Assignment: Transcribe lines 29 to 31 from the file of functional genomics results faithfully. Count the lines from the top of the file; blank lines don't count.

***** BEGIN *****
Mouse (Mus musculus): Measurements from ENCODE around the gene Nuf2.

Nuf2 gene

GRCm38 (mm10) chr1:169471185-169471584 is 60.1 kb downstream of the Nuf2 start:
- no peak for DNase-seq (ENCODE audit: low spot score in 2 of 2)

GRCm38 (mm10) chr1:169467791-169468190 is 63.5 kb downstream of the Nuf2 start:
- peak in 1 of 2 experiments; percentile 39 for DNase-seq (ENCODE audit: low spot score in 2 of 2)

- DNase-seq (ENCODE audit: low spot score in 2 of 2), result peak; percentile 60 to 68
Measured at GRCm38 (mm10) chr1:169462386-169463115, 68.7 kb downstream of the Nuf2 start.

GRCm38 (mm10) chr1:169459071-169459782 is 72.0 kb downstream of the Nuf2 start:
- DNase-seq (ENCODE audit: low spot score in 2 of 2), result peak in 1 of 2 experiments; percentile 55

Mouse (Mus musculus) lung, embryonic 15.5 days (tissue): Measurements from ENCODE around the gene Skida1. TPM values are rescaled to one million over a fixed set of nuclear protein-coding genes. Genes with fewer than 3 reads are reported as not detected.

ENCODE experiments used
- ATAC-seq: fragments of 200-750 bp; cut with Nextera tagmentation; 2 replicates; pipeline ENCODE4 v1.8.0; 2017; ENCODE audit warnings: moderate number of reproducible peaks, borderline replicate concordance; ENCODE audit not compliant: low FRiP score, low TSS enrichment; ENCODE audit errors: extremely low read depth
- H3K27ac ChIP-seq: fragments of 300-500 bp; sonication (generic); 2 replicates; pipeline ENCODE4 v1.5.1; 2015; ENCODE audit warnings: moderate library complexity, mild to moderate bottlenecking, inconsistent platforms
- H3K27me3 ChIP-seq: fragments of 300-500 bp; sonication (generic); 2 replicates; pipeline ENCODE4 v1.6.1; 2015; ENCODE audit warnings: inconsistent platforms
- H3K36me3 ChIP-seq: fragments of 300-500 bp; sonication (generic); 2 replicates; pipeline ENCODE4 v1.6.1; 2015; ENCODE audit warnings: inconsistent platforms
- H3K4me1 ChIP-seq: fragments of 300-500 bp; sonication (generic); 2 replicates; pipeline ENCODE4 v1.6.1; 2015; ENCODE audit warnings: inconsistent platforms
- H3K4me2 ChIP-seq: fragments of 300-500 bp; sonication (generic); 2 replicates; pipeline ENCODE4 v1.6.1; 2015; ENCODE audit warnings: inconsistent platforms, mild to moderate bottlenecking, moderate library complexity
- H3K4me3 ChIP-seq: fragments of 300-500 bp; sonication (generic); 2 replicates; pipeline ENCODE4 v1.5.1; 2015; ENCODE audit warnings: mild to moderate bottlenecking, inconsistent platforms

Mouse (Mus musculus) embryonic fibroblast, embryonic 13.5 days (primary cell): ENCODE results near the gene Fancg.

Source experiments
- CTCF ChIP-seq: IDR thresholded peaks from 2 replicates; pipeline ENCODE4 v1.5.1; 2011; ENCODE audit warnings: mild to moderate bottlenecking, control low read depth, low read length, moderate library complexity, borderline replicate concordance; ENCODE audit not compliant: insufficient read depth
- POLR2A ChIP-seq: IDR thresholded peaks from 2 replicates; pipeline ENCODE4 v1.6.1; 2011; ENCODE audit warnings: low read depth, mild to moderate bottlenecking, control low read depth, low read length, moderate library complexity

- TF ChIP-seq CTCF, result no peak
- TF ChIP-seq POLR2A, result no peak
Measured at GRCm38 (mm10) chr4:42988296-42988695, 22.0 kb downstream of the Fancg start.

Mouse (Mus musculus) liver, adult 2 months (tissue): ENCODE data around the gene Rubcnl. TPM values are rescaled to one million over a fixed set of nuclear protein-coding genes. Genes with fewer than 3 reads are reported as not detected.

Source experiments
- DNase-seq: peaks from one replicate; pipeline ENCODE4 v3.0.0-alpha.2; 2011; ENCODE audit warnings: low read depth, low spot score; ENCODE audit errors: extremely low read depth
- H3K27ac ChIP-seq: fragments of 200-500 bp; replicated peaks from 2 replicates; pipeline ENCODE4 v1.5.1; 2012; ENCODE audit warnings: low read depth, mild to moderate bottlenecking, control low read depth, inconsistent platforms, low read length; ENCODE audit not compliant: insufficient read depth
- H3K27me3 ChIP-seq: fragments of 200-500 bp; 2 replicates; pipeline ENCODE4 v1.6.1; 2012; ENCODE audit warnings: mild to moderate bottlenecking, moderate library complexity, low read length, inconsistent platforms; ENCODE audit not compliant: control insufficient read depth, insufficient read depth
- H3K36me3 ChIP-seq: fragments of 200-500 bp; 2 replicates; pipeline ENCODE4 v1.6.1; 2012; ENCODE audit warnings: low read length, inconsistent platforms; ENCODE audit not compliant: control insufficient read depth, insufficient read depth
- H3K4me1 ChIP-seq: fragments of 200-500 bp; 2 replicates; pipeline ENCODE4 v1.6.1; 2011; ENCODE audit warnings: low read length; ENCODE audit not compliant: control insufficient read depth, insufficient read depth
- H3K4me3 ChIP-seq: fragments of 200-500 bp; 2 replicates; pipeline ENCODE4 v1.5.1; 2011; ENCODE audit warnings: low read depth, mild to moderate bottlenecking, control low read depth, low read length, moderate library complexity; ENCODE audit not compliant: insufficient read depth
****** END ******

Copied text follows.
- DNase-seq: peaks from one replicate; pipeline ENCODE4 v3.0.0-alpha.2; 2011; ENCODE audit warnings: low read depth, low spot score; ENCODE audit errors: extremely low read depth
- H3K27ac ChIP-seq: fragments of 200-500 bp; replicated peaks from 2 replicates; pipeline ENCODE4 v1.5.1; 2012; ENCODE audit warnings: low read depth, mild to moderate bottlenecking, control low read depth, inconsistent platforms, low read length; ENCODE audit not compliant: insufficient read depth
- H3K27me3 ChIP-seq: fragments of 200-500 bp; 2 replicates; pipeline ENCODE4 v1.6.1; 2012; ENCODE audit warnings: mild to moderate bottlenecking, moderate library complexity, low read length, inconsistent platforms; ENCODE audit not compliant: control insufficient read depth, insufficient read depth